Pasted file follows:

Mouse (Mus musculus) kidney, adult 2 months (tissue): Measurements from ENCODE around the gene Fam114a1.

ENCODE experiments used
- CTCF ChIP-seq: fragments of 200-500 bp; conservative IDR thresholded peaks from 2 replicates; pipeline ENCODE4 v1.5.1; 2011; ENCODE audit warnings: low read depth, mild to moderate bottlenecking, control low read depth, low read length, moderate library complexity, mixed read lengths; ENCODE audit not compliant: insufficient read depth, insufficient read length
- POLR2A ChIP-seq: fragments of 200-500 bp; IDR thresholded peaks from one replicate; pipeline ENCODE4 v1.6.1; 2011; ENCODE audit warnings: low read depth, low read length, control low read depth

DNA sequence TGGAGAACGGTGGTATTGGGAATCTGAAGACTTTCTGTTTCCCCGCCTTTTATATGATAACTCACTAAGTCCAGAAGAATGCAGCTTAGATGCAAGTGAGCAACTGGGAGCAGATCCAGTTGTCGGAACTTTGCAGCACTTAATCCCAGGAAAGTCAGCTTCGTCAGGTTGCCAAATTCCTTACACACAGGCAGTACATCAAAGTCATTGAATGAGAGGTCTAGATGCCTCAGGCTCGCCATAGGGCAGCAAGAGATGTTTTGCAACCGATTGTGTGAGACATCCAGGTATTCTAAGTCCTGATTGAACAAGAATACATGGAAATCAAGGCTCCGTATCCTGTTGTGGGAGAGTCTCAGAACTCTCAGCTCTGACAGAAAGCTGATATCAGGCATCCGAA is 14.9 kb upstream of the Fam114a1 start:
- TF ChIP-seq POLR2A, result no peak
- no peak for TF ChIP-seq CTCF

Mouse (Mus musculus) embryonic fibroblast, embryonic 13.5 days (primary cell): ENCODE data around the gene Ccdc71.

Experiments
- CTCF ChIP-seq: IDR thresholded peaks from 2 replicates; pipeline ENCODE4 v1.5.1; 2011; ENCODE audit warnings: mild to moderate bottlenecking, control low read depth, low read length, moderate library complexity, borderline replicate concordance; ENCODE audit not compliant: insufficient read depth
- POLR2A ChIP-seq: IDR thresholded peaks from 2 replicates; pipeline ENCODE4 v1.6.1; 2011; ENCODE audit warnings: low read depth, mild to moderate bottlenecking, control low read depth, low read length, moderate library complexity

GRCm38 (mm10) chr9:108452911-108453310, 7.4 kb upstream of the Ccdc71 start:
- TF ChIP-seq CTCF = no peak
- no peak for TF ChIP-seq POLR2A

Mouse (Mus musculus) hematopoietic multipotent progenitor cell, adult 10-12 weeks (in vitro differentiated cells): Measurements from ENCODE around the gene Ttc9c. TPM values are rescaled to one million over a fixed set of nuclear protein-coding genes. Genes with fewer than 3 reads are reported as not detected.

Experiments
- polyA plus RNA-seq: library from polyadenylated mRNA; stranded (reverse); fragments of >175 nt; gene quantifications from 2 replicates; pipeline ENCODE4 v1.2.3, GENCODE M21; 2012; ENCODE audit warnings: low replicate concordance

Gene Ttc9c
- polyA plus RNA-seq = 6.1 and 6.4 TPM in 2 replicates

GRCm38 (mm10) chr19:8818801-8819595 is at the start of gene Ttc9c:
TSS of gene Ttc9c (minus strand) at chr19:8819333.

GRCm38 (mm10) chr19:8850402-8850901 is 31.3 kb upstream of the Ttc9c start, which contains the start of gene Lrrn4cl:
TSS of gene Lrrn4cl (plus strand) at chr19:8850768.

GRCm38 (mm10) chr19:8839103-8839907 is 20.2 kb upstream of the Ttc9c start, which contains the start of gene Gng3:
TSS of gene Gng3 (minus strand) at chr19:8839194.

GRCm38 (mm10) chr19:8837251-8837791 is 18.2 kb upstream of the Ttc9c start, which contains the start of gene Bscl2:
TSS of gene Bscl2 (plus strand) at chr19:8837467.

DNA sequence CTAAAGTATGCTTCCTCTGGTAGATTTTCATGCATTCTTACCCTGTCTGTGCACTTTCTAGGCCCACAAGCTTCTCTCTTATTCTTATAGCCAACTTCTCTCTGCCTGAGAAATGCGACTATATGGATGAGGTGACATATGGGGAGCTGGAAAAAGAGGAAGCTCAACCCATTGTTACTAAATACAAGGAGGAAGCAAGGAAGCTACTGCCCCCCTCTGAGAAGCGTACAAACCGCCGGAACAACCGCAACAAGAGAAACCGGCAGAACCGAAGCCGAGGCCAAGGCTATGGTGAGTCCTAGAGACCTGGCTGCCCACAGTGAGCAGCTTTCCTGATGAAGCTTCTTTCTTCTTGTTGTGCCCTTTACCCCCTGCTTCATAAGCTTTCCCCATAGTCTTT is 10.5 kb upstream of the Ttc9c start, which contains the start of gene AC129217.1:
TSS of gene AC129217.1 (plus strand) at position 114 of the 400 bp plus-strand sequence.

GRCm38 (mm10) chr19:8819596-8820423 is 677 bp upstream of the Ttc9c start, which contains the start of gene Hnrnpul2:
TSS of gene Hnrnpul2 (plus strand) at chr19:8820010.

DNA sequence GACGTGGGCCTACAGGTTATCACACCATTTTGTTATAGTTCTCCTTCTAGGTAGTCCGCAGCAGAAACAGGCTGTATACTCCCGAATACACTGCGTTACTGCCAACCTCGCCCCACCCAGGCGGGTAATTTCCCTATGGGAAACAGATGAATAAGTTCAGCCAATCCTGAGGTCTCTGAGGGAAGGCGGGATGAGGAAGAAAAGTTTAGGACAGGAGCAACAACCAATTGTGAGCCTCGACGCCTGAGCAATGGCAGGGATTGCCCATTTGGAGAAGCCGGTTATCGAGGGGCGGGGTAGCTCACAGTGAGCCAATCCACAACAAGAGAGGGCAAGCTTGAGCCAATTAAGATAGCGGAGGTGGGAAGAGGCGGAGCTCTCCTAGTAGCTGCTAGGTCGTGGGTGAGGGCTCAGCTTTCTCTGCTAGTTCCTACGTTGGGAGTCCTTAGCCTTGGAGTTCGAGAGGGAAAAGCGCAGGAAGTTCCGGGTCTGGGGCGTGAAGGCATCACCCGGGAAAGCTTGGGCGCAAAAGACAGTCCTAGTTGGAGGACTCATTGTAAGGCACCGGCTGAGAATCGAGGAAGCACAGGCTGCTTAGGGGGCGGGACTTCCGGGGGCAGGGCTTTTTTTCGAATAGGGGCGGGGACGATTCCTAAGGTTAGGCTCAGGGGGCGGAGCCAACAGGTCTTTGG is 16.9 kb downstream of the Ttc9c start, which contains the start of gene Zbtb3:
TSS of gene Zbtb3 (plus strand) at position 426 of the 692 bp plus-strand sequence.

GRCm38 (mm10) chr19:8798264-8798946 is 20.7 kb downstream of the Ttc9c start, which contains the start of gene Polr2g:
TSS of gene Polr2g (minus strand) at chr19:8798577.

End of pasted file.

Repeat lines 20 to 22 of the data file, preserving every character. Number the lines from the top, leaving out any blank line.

GRCm38 (mm10) chr19:8818801-8819595 is at the start of gene Ttc9c:
TSS of gene Ttc9c (minus strand) at chr19:8819333.

GRCm38 (mm10) chr19:8850402-8850901 is 31.3 kb upstream of the Ttc9c start, which contains the start of gene Lrrn4cl: